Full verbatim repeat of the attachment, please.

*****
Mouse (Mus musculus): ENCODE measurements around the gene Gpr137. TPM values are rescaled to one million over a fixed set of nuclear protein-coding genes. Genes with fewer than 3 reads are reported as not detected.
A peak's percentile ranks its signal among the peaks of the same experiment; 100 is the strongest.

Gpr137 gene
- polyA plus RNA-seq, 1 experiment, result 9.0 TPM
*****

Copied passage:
Mouse (Mus musculus): ENCODE measurements around the gene Gpr137. TPM values are rescaled to one million over a fixed set of nuclear protein-coding genes. Genes with fewer than 3 reads are reported as not detected.
A peak's percentile ranks its signal among the peaks of the same experiment; 100 is the strongest.

Gpr137 gene
- polyA plus RNA-seq, 1 experiment, result 9.0 TPM